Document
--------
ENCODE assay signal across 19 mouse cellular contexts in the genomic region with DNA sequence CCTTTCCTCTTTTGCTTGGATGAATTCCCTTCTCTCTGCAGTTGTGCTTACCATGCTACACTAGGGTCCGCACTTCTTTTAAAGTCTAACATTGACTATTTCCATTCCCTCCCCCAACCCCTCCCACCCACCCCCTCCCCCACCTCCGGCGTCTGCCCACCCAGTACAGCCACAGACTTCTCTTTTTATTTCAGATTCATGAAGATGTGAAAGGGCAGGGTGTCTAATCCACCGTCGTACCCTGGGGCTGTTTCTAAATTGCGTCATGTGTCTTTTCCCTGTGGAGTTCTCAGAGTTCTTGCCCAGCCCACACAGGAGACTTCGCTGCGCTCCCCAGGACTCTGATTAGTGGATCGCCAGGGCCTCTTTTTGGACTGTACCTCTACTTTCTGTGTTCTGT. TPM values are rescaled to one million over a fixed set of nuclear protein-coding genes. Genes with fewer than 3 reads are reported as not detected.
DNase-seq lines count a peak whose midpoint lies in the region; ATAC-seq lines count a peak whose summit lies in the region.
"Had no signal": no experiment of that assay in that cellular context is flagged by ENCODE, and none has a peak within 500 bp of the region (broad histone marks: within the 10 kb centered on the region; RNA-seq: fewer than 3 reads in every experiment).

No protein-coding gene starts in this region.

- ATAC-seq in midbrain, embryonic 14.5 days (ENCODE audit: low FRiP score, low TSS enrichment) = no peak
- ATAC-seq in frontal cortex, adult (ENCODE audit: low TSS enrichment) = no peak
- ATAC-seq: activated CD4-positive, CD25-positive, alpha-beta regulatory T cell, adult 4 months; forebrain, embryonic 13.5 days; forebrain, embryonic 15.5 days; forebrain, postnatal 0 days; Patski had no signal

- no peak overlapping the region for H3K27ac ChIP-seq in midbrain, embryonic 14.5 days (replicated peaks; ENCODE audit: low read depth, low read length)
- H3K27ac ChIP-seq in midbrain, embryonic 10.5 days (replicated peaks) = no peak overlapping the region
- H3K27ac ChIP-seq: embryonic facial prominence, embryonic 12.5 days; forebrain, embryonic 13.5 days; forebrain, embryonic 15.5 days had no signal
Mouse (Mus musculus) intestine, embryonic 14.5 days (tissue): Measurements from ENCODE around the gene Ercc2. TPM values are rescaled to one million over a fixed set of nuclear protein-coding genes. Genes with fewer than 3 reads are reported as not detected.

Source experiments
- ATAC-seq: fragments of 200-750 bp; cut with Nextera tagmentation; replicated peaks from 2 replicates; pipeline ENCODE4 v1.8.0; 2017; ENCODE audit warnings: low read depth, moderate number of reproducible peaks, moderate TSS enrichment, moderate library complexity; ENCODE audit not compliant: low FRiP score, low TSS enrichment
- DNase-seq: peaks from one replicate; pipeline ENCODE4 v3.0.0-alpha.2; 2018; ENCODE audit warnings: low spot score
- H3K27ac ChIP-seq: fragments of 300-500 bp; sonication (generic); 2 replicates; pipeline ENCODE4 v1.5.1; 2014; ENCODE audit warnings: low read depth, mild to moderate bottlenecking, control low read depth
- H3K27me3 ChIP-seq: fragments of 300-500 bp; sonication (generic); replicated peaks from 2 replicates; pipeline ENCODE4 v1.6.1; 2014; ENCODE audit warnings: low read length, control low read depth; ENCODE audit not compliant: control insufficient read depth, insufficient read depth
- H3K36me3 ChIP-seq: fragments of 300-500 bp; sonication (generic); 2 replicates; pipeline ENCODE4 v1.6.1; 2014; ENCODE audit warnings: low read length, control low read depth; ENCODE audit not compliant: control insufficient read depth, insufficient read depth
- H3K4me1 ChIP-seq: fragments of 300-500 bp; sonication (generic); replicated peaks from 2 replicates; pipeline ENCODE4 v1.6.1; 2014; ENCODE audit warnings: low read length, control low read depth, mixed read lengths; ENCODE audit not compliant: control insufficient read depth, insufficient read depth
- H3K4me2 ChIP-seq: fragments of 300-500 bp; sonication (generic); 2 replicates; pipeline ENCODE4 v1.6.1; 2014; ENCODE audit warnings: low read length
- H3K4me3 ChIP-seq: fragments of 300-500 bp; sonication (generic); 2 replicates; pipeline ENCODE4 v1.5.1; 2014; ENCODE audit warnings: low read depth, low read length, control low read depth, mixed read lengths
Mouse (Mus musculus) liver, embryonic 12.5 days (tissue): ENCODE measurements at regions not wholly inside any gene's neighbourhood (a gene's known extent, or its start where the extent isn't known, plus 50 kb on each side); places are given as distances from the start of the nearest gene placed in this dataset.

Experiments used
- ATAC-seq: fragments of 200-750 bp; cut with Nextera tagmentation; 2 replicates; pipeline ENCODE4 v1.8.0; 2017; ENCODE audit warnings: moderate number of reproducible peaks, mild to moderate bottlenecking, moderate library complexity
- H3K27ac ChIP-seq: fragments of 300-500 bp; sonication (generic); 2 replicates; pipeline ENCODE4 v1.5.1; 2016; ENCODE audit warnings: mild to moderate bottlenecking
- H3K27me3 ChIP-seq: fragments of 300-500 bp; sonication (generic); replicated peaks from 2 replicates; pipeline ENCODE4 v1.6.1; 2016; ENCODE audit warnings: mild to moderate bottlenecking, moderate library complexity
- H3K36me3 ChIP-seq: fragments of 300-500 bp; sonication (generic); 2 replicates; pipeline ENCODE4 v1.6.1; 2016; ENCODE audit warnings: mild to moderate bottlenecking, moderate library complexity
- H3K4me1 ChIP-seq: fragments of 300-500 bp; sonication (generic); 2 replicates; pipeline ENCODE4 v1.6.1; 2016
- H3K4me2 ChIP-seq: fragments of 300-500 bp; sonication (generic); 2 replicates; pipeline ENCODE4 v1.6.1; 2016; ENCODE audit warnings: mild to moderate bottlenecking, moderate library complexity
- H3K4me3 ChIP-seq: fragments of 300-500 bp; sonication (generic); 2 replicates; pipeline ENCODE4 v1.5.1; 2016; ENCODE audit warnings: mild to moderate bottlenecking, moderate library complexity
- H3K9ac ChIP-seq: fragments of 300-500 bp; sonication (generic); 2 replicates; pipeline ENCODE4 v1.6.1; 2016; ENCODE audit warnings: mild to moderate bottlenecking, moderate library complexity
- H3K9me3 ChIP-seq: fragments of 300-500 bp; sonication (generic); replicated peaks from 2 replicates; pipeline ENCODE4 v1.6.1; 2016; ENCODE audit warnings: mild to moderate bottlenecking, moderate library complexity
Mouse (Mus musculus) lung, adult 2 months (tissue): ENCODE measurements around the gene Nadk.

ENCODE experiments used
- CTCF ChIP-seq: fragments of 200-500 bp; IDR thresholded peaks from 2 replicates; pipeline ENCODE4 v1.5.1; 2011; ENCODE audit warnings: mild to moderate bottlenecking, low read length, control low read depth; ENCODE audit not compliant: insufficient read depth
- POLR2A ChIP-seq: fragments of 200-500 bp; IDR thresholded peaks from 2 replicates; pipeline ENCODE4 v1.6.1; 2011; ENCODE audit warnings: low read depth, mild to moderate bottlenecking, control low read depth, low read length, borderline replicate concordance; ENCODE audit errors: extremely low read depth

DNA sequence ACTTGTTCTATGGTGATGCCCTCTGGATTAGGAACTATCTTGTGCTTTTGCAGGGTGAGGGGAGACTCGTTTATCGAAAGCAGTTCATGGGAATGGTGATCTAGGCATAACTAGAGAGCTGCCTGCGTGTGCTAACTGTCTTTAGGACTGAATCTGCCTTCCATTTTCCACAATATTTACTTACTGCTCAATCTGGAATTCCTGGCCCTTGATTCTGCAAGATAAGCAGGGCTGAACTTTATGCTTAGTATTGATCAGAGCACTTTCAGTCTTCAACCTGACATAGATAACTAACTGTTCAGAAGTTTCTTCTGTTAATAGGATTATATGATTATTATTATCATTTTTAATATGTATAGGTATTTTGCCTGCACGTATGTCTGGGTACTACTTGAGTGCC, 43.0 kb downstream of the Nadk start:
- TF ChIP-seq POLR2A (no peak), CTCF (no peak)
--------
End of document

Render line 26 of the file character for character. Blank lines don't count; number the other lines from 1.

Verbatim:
- H3K36me3 ChIP-seq: fragments of 300-500 bp; sonication (generic); 2 replicates; pipeline ENCODE4 v1.6.1; 2016; ENCODE audit warnings: mild to moderate bottlenecking, moderate library complexity